The Goldbergs and G.L.O.W. to Ready Player One and Stranger Things — especially the soundtracks. As the wave continues to wash over producers stationed at computers and hardware synthesizers, retro-futurist synthwave, or “retrowave,” acts keep dropping ’80s-inspired cinematic synth tracks online and in wax, picking up where pioneering German electronic outfit Tangerine Dream and Greek electronic composer Vangelis left off on the soundtracks for Risky Business and Blade Runner, respectively. With Timecop1983 (and his darker project, Division), Leenaerts draws inspiration from ’80s movies, video games, television shows and, most evidently, the movie Drive’s soundtrack. (In interviews, Leenaerts says the 2011 American film moved him to create what he calls “dreamwave.”) Nearly every Timecop1983 track conjures neon-filled visions of driving through rain-soaked city streets. The tracks also play well at dance clubs, sweaty gyms or just chillin’ on the couch — reminiscent of Survive, Com Truise and Chromatics. Philadelphia synth-pop duo Korine and the Brooklyn-based Æon Rings aptly support Timecop1983 as openers.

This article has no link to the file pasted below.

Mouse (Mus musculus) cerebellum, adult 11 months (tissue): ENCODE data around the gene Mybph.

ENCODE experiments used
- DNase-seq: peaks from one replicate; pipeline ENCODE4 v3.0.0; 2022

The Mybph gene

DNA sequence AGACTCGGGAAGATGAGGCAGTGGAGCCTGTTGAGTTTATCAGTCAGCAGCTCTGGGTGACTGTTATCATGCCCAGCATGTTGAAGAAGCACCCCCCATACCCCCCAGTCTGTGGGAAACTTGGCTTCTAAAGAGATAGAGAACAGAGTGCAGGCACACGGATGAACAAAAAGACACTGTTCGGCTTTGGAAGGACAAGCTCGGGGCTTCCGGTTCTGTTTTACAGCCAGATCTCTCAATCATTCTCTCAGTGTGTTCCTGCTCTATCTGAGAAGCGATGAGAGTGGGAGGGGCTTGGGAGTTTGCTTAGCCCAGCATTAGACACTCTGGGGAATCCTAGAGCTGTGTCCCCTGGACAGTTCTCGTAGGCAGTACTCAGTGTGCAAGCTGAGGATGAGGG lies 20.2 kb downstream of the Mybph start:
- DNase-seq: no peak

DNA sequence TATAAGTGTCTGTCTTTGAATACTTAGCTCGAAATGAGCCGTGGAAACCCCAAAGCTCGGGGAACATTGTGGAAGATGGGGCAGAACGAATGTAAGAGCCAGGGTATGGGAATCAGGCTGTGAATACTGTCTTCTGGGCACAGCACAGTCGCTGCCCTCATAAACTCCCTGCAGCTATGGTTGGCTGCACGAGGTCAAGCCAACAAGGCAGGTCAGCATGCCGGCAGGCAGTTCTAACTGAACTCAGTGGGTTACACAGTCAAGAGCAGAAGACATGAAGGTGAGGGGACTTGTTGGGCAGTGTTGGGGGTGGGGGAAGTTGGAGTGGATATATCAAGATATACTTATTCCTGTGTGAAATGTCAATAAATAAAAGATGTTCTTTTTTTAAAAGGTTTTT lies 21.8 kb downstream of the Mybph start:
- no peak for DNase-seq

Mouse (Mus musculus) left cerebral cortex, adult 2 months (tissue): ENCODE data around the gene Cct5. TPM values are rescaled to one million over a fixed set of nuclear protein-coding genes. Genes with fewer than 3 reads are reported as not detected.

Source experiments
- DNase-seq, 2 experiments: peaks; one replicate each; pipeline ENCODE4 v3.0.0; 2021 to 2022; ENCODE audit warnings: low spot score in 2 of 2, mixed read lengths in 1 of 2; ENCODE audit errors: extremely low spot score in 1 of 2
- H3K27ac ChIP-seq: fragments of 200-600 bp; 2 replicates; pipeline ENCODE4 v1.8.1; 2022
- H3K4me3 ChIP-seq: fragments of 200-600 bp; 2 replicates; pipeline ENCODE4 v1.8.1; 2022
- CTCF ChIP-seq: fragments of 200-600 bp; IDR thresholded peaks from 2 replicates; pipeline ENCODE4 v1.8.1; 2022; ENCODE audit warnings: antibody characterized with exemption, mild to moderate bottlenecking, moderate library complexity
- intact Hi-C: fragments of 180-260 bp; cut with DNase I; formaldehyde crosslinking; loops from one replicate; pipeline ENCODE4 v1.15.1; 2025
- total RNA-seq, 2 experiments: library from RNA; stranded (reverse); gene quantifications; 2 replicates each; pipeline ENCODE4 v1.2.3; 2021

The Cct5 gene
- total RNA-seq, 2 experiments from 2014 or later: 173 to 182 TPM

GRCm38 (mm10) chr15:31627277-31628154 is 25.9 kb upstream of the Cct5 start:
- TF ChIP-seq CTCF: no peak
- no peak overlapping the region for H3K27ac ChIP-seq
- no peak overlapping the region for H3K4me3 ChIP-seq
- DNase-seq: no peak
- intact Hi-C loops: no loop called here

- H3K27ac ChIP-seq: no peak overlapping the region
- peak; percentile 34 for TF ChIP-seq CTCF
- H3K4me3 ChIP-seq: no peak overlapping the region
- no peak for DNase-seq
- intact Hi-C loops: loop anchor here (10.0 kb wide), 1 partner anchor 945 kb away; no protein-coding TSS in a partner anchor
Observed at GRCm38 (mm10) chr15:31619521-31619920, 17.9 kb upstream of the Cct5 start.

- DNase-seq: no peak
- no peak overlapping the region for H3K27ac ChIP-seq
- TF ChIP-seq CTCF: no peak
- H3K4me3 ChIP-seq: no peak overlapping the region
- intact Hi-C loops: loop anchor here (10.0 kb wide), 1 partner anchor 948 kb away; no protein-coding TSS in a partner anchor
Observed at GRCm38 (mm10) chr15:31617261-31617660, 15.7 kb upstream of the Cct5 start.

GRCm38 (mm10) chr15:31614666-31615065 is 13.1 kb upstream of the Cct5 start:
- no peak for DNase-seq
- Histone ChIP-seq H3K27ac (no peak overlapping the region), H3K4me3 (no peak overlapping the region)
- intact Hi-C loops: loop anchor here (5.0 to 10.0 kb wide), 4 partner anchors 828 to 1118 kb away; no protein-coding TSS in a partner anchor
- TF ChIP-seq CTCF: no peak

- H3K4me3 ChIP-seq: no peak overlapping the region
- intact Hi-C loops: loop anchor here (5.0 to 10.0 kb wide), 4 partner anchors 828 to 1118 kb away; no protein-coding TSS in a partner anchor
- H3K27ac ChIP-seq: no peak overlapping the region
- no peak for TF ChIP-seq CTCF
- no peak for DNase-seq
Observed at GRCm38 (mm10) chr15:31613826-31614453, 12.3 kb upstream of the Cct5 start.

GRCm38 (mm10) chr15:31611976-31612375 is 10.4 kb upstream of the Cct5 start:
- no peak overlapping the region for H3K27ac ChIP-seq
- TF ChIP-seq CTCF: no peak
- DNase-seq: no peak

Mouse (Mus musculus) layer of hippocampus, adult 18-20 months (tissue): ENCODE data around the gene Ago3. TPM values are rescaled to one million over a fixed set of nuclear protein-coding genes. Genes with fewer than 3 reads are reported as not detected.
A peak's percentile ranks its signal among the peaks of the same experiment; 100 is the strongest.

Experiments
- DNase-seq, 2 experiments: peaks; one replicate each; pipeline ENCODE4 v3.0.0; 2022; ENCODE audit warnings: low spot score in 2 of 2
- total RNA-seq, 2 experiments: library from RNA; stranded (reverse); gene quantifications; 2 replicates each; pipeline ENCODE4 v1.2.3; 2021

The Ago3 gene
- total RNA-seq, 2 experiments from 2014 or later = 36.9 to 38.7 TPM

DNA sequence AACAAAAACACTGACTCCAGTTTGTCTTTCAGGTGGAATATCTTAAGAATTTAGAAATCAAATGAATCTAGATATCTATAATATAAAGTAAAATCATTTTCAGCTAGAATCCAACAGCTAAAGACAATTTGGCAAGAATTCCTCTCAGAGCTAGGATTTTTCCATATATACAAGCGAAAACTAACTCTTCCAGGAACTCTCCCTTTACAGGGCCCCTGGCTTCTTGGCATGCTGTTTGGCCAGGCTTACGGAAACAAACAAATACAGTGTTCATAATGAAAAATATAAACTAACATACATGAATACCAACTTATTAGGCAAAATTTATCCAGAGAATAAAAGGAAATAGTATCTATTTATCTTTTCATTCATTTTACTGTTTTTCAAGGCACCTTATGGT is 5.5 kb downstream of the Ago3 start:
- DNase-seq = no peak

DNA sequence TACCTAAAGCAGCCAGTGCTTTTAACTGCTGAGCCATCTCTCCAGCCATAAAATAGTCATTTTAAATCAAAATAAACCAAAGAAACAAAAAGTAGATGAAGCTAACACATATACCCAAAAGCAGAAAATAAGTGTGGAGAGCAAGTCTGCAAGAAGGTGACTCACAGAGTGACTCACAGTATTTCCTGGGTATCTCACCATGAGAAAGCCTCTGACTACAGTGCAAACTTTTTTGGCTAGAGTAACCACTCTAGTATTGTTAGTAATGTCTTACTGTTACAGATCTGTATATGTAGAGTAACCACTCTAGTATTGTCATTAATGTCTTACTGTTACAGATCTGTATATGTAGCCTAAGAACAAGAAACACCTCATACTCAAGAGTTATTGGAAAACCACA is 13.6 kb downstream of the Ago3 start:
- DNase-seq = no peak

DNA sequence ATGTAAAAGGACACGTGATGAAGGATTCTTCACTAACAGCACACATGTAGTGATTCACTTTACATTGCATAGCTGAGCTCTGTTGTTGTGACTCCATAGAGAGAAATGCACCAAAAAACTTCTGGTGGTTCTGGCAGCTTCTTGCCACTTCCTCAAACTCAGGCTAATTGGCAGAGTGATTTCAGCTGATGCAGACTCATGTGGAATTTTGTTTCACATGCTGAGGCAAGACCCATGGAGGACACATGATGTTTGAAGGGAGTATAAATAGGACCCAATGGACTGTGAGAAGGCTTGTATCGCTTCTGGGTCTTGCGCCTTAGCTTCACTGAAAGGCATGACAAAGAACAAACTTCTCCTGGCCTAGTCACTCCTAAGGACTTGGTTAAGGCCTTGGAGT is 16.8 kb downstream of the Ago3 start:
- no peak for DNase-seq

Dutch electronic artist Jordy Leenaerts, aka Timecop1983, is one of the paramount producers riding the wave of ’80s revivalism that’s washed like a tsunami over current pop culture from